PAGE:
Local Current Blog

Bully frontwoman Alicia Bognanno talks about her Minnesota roots and primal scream

Alicia Bognanno of Bully with Andrea Swensson (Phtoo by Leah Garaas/MPR)

There’s something so satisfyingly simple and appropriate about the title of Bully’s debut full-length, Feels Like. In just two words it captures the band’s ability to convey pain and frustration, to tap into primal urges, and to channel emotional intensity into their songs. And it hints at the longing and despair that the listener is about to experience on their record— thanks in big part to frontwoman Alicia Bognanno’s fearless lyrics and ragged, raw voice.

Bognanno has had a big year with Bully—they’ve played Conan, they’ve toured the country, and their breakout album is poised to end up on many critics’ year-end lists. When the band came through town last month to play a very sold-out 7th St. Entry, I couldn’t wait to catch up with Bognanno and trace her musical roots all the way back to her hometown of Rosemount, Minnesota.

We met up in the basement of the Electric Fetus in Minneapolis to talk about her history in Minnesota, audio engineering, screaming, and the catharsis of writing personal songs. Watch our interview in this video, or find the full transcript of our chat below.

Andrea Swensson: I have to start with where you grew up, because it turns out that we went to the same weird alternative hippie high school in the suburbs, the Zoo School. What made you want to go there?

So, I didn’t go there full time. I would have loved to go there full time. I guess, at Rosemount Public High School, when you’re a junior and senior year, you kind of get to pick electives over there if you want. So, obviously, when they were like, you can pick electives at this kind of hippie art school, I was like, “Duh.” And then I saw that they had a very basic audio engineering recording studio set up over there, and I just immediately knew I wanted to go there.

What was it about audio recording that interested you?

I just had wanted to get into music forever, and I wasn’t really around a lot of people who were doing that. And that was the first thing that was offered to me, that could help me possibly investigate a little bit more in that direction.

What kind of bands were you listening to at that time, when you were 17?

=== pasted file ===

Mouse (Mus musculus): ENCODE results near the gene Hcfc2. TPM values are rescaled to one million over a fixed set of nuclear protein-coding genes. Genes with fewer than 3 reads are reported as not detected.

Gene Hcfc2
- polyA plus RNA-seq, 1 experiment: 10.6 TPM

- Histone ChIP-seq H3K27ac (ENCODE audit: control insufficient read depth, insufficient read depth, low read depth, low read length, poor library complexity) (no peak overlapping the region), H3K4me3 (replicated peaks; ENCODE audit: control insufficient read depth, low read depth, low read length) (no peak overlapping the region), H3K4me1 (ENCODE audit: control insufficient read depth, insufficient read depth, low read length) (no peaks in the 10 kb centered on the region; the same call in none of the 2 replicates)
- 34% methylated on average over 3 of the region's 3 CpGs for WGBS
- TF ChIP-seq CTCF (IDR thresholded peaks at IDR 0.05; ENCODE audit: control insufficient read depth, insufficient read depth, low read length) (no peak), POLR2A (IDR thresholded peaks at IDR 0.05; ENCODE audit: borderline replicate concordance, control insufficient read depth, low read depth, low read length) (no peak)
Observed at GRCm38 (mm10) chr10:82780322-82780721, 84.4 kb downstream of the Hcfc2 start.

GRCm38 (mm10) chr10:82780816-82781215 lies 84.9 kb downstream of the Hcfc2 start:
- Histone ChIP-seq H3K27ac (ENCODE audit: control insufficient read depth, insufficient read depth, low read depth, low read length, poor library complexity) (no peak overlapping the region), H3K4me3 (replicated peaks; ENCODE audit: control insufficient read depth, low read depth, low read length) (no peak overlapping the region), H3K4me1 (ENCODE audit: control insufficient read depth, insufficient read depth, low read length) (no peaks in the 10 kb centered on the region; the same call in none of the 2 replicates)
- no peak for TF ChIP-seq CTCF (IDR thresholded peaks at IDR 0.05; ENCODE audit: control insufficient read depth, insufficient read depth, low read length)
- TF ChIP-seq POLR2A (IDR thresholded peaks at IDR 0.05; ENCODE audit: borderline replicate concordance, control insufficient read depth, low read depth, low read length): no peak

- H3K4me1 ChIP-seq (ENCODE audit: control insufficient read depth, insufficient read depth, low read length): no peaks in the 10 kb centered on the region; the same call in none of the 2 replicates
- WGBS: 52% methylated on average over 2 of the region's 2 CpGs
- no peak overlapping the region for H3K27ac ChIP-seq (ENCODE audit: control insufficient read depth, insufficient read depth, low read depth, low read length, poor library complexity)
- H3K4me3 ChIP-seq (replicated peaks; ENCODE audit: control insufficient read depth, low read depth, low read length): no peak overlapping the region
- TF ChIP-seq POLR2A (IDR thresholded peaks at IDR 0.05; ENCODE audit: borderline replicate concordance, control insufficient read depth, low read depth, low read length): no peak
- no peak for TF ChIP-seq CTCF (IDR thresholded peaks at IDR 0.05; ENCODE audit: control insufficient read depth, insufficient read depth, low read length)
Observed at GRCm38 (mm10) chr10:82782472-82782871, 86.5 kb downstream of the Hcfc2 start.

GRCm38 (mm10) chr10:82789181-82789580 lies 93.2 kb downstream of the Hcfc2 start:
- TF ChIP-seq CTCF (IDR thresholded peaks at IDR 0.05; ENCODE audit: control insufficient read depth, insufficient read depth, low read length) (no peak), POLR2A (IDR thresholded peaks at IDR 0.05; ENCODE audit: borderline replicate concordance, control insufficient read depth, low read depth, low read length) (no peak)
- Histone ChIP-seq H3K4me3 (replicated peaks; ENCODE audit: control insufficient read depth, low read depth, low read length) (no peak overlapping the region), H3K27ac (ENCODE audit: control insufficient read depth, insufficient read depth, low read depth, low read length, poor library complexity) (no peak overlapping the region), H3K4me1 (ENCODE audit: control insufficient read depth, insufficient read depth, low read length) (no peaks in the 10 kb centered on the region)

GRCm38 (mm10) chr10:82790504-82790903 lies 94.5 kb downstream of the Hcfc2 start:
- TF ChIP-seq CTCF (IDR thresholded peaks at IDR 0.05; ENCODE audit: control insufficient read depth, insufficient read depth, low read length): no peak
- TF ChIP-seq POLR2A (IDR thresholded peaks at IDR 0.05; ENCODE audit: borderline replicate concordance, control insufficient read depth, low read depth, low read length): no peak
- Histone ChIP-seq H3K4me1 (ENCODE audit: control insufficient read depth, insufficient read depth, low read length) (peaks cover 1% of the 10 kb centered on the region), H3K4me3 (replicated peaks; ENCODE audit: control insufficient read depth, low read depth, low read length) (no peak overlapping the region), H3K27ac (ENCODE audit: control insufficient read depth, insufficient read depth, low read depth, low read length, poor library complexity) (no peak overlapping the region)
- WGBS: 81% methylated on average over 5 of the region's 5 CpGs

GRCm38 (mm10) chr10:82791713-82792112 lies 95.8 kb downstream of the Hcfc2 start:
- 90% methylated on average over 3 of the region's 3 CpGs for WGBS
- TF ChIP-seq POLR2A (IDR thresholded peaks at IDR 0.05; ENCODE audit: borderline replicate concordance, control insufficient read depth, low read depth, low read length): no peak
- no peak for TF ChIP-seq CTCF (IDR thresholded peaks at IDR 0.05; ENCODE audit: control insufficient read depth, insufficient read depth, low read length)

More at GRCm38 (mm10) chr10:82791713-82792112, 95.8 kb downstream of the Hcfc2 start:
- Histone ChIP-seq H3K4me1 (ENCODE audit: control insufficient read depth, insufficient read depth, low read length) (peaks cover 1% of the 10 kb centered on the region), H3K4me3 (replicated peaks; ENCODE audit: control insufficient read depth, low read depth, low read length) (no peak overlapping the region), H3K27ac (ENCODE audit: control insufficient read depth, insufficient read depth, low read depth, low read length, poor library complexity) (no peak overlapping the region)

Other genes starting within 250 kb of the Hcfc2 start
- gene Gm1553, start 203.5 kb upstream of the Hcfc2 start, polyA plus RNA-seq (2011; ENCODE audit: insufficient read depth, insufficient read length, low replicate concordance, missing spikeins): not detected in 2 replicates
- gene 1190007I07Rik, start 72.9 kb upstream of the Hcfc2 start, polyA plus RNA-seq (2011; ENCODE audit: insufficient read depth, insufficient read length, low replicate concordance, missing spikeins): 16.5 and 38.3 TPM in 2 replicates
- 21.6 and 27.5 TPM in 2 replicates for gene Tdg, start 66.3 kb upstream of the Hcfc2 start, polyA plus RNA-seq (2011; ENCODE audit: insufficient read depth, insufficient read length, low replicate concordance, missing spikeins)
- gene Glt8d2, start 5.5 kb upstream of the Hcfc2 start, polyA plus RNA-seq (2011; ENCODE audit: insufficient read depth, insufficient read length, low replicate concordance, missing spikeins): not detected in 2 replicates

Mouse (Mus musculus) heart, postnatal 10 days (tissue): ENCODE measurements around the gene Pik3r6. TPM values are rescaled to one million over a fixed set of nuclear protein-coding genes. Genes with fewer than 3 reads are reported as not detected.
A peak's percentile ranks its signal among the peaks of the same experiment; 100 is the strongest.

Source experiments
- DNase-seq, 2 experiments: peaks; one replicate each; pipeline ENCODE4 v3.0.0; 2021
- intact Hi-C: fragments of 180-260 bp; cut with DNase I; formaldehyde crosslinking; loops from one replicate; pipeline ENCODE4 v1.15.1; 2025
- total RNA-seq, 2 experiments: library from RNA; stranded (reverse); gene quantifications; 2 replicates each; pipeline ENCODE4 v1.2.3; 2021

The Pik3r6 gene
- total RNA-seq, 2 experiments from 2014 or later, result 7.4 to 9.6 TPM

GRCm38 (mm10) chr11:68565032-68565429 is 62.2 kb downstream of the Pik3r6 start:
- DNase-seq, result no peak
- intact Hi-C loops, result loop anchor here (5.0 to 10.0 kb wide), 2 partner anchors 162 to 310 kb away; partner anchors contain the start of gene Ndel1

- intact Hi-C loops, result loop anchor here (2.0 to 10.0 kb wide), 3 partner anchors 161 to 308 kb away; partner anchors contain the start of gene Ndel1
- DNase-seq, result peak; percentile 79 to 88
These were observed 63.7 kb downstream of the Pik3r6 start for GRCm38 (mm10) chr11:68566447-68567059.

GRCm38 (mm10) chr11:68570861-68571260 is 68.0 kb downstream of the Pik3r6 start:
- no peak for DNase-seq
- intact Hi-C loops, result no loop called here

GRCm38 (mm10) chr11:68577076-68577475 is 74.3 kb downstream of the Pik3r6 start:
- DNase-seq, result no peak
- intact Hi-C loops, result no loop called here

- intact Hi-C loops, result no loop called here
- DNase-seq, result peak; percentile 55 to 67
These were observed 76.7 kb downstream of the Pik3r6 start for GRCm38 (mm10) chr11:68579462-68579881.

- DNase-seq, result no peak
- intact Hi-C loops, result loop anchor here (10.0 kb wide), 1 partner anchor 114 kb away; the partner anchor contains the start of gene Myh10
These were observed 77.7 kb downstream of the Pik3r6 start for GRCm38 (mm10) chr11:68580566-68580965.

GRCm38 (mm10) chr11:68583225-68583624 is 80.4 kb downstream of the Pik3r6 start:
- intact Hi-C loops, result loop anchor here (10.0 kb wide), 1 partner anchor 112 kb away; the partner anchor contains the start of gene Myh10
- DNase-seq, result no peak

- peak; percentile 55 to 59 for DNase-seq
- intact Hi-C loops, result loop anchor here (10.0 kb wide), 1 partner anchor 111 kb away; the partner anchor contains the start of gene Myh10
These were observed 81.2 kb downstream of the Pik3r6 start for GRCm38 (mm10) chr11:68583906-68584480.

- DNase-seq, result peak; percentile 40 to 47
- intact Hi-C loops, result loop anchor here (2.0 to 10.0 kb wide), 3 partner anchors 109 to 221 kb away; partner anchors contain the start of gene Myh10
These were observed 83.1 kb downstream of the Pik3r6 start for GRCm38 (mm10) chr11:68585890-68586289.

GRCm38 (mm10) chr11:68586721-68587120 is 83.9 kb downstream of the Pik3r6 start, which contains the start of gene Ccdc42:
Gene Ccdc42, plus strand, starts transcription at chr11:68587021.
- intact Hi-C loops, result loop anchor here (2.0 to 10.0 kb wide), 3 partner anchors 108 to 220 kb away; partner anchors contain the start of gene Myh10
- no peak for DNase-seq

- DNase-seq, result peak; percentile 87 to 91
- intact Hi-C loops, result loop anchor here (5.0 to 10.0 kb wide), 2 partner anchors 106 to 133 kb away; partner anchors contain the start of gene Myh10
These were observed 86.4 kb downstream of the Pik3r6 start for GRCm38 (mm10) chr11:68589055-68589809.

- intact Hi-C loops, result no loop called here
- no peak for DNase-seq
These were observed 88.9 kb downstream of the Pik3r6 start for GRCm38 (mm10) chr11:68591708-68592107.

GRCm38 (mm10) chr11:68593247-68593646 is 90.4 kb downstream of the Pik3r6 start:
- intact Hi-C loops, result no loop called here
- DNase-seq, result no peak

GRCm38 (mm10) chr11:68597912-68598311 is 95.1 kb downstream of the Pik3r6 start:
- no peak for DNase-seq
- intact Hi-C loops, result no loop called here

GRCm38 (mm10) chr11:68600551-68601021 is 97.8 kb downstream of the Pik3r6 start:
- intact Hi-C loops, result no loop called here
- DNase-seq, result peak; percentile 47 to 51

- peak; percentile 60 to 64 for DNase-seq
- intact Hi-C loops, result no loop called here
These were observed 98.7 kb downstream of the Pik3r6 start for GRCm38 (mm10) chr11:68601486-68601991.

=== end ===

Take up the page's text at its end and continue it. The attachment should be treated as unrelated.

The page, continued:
Just whatever was on the radio. Ace of Base, you know. I didn’t listen to cool music when I was in high school. I didn’t have like a cool older brother who was like, “Check out this indie rock band.”

I didn’t either. I was listening to Green Day in my Apple Valley bedroom.

Yeah. Sum 41. Just probably what everyone else was listening to.

So then you got out of here, and you went to Tennessee. Did I read that was at a recommendation of a teacher that was at the Zoo School?

Yeah! Jeremy Bartelt, the teacher who taught the audio engineering class, knew that I wasn’t really super interested in going to college, because I hadn’t been a great student in high school. But I wanted to pursue music, and it was kind of an agreement I came to with my dad. He was like, “Ok, if you can show me a four-year degree that you can get in audio engineering, then you can go to school for that.” And [Jeremy Bartlett] found MTSU, which is a lot more reasonably priced; he brought it to my attention and was like, “You should go here.” And I was like, absolutely. What else am I going to do?

Is your dad an article clipper?

No, not really. Just the bigger things, like when we did Conan, he knew about that. Or something will pop up in Rolling Stone and he’ll hear about that. But he’s not on Facebook, which is awesome. I’m not on Facebook, which is awesome.

Now that you’ve put out this record, you’ve gotten a lot of attention, you’re touring, what’s it like for you to come back to the Twin Cities as an adult and someone that is in the music industry?

I like it. I love Minneapolis. It’s weird, too, because I feel like as an adult, anyone that I will run into that’s lived here or spent time in Minneapolis loves the city. I like cold weather—not freezing cold weather—but when we come through in October, it’s fine. It’s really beautiful in the summer, too, with the lakes.